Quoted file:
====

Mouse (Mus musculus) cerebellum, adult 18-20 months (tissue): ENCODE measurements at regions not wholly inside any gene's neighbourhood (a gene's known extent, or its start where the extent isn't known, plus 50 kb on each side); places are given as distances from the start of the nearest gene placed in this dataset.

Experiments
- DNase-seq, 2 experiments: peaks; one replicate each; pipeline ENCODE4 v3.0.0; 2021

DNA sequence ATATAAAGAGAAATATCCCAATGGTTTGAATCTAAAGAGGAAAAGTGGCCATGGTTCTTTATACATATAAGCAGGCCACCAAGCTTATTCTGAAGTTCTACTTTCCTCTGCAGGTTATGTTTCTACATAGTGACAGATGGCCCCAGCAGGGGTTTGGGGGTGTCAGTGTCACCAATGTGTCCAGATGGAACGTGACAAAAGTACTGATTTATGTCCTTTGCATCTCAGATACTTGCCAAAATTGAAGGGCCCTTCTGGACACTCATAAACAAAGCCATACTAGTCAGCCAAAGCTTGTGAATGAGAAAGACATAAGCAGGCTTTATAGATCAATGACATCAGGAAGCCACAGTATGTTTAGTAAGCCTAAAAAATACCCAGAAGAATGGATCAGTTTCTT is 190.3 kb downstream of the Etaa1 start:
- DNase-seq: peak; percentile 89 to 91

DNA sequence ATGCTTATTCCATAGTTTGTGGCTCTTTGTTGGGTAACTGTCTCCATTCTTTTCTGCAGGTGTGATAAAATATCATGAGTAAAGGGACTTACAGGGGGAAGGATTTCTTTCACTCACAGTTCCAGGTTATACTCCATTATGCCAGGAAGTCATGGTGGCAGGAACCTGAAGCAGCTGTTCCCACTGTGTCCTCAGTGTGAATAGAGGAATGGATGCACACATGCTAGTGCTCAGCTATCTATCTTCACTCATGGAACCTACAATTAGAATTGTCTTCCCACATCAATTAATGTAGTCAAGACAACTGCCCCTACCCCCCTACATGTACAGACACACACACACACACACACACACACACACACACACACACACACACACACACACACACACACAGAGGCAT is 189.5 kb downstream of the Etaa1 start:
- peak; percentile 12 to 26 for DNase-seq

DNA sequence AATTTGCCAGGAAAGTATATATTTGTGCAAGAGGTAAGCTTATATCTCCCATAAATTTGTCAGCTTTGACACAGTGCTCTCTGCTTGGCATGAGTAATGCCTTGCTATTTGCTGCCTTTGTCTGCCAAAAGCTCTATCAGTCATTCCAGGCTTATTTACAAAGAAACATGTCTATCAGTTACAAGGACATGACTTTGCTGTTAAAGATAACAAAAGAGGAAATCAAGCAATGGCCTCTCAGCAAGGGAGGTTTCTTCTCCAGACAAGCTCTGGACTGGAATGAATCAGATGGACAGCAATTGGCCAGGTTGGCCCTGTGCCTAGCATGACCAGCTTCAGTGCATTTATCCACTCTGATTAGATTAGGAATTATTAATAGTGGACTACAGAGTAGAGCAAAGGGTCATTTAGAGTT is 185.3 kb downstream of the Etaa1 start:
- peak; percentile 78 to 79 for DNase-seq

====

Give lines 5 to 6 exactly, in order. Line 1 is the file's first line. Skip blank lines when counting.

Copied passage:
- DNase-seq: peak; percentile 89 to 91

DNA sequence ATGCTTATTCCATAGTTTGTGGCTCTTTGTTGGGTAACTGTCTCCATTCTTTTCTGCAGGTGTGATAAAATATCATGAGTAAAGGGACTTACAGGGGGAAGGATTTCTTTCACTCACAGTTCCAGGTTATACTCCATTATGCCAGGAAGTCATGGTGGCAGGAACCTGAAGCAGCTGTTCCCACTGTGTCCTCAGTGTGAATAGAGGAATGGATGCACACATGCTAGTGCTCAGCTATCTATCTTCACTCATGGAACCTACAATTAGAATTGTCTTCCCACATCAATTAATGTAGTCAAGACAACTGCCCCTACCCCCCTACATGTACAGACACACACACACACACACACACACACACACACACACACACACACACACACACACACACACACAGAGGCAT is 189.5 kb downstream of the Etaa1 start: